REVIEW: Sansui TU-X1 FM Tuner
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Captain

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First thing to say about this tuner that is it is big, weighing in at a massive 34lbs. An all black analogue tuner built in the early 1980’s, its looks are very totalitarian and would not look out of place in some army radar tracking station. Despite this I think it is a stunning piece, with a look that means business.


[size=small]Big black and beautiful, weighing in at a massive 34lbs. Right side FM, left AM[/size]

The Sansui TU-X1 now is out of production, so has to be obtained through the used market. Considered by most to be the best plug and play, non-mod-ed tuner in the world, they can now fetch very high prices. A mint condition serviced one, for example, will set you back around £1300/$2500, and they are getting harder to find, as once you have one, where do you go to get something better? Basically you don't. You hang on to them.

Under the bonnet you have 2 tuners, one FM, one AM. Both are tuned in by separate large black tuning knobs, which dominate the front panel. Tuning in is such a pleasure as the rotating action of the knobs is silky smooth - a pleasure that would be lost if you were able to use a remote. Both the AM and FM sections have separate tuning meters. There is also one of the biggest AM bar antenna I have ever seen mounted on the back. Both AM and FM have their own separate buttons for the various functions of operation, which I will go into later.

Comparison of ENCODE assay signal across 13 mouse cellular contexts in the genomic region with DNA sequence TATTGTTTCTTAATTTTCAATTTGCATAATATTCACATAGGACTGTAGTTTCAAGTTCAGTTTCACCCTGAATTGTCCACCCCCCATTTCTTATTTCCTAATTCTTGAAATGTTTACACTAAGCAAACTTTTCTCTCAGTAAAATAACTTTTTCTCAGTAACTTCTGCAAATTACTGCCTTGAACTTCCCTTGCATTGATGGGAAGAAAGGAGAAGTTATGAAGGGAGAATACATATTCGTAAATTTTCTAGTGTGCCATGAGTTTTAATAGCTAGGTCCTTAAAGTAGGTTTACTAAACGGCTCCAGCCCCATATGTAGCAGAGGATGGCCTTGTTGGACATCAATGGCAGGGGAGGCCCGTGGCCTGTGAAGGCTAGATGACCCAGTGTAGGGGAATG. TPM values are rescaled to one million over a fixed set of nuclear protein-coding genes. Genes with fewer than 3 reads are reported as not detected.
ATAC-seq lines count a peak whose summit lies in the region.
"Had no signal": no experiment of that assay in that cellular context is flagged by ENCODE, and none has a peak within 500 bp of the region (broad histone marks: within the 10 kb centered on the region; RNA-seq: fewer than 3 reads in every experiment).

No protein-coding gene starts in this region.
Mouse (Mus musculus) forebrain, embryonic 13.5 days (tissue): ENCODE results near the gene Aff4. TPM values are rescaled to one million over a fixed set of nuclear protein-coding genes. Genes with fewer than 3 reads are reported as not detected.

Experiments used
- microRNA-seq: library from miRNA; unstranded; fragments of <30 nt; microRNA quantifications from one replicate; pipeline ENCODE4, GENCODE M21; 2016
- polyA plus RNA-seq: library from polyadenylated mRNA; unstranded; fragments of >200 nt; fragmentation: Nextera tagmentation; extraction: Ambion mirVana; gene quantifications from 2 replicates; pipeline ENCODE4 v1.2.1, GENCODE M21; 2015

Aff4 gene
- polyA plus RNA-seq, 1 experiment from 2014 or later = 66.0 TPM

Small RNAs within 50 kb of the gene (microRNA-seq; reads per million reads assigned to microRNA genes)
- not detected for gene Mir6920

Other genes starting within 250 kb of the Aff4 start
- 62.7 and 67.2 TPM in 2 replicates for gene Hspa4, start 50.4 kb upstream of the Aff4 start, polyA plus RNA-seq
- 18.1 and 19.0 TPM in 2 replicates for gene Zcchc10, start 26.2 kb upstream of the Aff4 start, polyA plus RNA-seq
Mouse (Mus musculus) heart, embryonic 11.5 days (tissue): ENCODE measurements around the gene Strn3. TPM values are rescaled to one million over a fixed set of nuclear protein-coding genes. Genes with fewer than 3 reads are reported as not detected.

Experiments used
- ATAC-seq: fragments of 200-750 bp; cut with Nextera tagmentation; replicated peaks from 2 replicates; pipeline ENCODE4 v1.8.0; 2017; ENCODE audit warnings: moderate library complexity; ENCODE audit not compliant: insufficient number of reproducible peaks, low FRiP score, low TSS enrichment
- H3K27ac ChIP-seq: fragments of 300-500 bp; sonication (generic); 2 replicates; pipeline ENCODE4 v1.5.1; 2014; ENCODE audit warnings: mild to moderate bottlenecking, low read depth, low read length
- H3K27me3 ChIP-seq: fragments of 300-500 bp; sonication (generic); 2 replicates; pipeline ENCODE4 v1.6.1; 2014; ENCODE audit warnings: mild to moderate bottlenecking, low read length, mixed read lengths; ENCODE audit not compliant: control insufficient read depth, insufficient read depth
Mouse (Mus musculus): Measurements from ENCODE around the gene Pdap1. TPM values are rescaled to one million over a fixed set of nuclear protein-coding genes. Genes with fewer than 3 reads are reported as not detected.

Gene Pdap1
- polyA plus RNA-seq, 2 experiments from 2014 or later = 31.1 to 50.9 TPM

It is possible to have two outputs which are both switchable from the front of the tuner to either FM or AM. They both also have output level controls.

Powerwise, the tuner can operate at any voltage from 100/240V @ 50/60Hz by a jumper switch at the back of the tuner.

I am going to review the FM capability of this tuner as AM is not something I listen to at all.

[size=medium]There are three choice of antenna set up [/size]

1.T shaped 300-ohm internal antenna.
2.Twin lead 300-ohm external antenna
3. 75-ohm coaxial cable

The coaxial is the better choice, as twin lead is prone to external noise. Unless necessary, internal antenna should be avoided at all cost. With high end tuners you really need all the signal you can get.

It is also possible to change the de-emphasis internally to 50ms and 75ms, for USA/Canada or Europe respecitively.

On the front of the tuner for FM you have two tuning meters, one is for the FM signal strength which, by the press of a button on the front, can also give you Multi-path interference reading. The other is for fine tuning.

[size=medium]Buttons for FM tuning[/size]

1.Mono switch for times when you have a weaker signal.